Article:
Infosheet (March 6th, 2018) |
Queen's University - Department of Mathematics and Statistics |
Tuesday, March 6 |
Seminar in Free Probability and Random Matrices Time: 3:30 p.m. Place: Jeffery 319 |
Speaker: Jamie Mingo Title: The Infinitesimal Law of the real Wishart Ensemble Abstract Attached |
Wednesday, March 7 |
Number Theory Seminar Time: 2:15 p.m. Place: Jeffery 319 |
Speaker: M. Ram Murty Title: The Central Limit Theorem in algebra and Number Theory Abstract Attached |
Thursday, March 8 |
Math Club Time: 5:30 p.m. Place: Jeffery 118 |
Speaker: Francesco Cellarosi Title: Why you shouldn’t peel a high-dimensional orange Abstract Attached |
Friday, March 9 |
Three Minute Thesis Time: 2:30 p.m. Place: Jeffery 234 |
3MT – Three Minute Thesis Competition |
Items for the Info Sheet should reach Anne ( burnsa@queensu.ca) by noon on Monday. The Info Sheet is published every Tuesday.
Tuesday, March 6, 3:30 p.m. Jeffery 319
Seminar in Free Probability and Random Matrices
Speaker: Jamie Mingo
Title: The Infinitesimal Law of the real Wishart Ensemble
Abstract: The Wishart ensemble is the random matrix ensemble used to estimate the covariance matrix of a random vector. Infinitesimal freeness is a generalized independence stronger than freeness but weaker than second order freeness.
I will give the infinitesimal distribution of a real Wishart matrix. It is given in terms of planar diagrams which are 'half' of a non-crossing annular partition.
Wednesday, March 7, 2:15 p.m. Jeffery 319 - Number Theory Seminar
Speaker: M. Ram Murty
Title: The Central Limit Theorem in Algebra and Number Theory
Abstract: The central limit theorem is certainly one of the pinnacles of 20th century mathematics that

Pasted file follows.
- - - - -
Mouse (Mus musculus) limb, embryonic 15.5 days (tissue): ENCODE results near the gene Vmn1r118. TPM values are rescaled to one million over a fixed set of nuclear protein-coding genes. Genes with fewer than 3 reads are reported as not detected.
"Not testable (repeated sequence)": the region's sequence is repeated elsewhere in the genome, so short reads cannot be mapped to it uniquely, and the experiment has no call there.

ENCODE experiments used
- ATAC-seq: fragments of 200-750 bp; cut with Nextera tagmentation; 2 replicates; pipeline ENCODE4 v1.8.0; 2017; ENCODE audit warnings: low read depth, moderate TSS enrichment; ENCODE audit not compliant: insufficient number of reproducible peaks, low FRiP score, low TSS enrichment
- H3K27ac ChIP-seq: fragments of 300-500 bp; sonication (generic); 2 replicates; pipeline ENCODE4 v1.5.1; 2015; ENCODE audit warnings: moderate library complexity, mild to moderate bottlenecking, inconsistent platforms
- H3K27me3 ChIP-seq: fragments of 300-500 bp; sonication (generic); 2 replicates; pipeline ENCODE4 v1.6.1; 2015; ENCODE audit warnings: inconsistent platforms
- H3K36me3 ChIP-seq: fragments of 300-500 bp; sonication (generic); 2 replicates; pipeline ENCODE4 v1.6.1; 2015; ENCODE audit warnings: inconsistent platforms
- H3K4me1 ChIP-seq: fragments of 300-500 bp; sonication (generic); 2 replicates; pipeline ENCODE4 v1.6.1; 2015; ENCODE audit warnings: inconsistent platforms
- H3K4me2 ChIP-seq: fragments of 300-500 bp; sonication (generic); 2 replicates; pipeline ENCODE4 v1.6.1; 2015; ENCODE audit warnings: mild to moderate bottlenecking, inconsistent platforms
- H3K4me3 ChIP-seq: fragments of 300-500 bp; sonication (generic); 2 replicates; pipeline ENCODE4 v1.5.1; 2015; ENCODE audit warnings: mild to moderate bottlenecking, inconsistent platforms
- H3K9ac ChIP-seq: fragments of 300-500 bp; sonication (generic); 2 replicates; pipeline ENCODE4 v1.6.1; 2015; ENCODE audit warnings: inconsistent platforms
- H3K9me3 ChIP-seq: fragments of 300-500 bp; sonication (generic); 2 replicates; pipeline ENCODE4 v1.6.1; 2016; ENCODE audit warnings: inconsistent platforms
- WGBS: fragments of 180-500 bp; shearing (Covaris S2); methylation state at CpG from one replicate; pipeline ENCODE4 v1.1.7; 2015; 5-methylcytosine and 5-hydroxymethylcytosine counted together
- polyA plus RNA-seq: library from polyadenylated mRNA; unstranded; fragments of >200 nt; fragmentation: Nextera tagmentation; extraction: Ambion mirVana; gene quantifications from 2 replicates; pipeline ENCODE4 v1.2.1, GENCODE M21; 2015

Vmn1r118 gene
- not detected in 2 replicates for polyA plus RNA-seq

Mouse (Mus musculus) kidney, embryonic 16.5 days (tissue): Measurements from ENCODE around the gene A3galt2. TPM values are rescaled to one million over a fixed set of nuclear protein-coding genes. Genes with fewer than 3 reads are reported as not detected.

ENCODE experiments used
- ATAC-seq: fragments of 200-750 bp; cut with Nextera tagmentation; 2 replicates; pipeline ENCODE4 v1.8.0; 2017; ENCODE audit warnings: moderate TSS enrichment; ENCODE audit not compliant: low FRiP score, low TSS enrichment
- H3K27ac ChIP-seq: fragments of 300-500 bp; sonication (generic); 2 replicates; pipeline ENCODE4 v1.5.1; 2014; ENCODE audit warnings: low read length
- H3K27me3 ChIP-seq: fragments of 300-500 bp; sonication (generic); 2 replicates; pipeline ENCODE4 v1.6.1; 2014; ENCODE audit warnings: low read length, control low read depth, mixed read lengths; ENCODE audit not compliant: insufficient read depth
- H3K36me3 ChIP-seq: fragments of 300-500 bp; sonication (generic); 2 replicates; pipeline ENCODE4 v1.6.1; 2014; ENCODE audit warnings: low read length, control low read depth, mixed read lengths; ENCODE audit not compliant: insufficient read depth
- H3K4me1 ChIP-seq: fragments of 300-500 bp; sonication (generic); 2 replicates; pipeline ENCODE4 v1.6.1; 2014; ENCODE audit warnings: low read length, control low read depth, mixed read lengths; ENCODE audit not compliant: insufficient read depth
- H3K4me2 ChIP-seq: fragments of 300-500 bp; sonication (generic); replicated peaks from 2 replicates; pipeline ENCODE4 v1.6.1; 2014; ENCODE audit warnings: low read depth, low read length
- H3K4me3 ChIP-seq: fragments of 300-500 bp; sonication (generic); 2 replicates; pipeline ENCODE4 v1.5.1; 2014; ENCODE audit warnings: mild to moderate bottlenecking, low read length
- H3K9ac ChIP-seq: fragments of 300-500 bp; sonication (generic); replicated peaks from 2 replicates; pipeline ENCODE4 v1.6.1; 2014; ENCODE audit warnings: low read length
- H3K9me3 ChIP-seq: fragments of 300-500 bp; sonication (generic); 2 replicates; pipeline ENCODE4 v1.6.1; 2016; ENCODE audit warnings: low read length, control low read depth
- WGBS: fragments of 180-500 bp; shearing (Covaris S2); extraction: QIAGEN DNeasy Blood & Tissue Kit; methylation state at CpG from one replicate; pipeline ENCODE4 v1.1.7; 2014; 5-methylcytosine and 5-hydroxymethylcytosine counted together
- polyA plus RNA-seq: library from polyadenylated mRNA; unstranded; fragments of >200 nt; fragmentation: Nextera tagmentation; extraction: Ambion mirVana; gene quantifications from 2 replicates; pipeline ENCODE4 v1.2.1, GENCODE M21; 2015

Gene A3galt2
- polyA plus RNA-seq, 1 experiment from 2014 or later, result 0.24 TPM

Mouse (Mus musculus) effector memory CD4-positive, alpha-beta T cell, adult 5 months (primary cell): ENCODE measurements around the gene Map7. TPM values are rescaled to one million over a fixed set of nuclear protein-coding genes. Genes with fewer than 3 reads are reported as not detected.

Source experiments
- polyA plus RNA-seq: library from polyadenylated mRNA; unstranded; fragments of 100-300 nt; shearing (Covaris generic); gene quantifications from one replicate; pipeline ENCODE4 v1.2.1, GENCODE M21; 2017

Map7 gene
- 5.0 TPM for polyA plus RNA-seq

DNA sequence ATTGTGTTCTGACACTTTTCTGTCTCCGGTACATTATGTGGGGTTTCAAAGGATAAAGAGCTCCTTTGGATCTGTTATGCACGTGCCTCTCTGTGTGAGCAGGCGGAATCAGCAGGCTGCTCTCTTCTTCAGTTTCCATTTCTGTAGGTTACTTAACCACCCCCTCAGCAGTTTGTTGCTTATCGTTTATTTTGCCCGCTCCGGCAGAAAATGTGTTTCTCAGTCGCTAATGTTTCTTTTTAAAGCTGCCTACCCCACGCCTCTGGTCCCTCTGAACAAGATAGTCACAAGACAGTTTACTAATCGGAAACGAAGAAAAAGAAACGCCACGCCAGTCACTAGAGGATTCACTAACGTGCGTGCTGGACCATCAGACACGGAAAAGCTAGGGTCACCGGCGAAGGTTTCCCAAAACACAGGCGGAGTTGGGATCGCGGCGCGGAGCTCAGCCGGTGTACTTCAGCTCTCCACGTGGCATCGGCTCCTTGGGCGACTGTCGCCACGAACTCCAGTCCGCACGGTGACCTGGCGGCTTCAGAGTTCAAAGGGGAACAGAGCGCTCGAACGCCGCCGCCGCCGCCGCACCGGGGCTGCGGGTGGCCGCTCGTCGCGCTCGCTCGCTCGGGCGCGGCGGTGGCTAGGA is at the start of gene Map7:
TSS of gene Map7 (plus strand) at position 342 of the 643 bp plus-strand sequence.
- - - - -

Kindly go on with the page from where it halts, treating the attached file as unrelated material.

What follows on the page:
has transformed human civilization extending its influence outside
mathematics and now touching every other scientific discipline and beyond.
I will give a short historical survey and then highlight how
the central limit theorem has inspired the development of probabilistic
number theory and probabilistic group theory. At the end, I will report on
some old work with Kumar Murty and recent joint work with Arpita Kar and
Neha Prabhu regarding arithmetical aspects of Fourier coefficients of
modular forms.
Thursday, March 8, 5:30 p.m. Jeffery 118 - Math Club
Speaker: Francesco Cellarosi
Title: Why you shouldn’t peel a high-dimensional orange
Abstract:We will compute the "volume'’ of an
n-dimensional unit sphere an address three counterintuitive facts:
1) the volume is not a monotonic function of the dimension and,
surprisingly, tends to zero as the dimension tends to infinity,
2) most of the volume is concentrated near the surface of the sphere,
3) most of the volume is concentrated near any equator.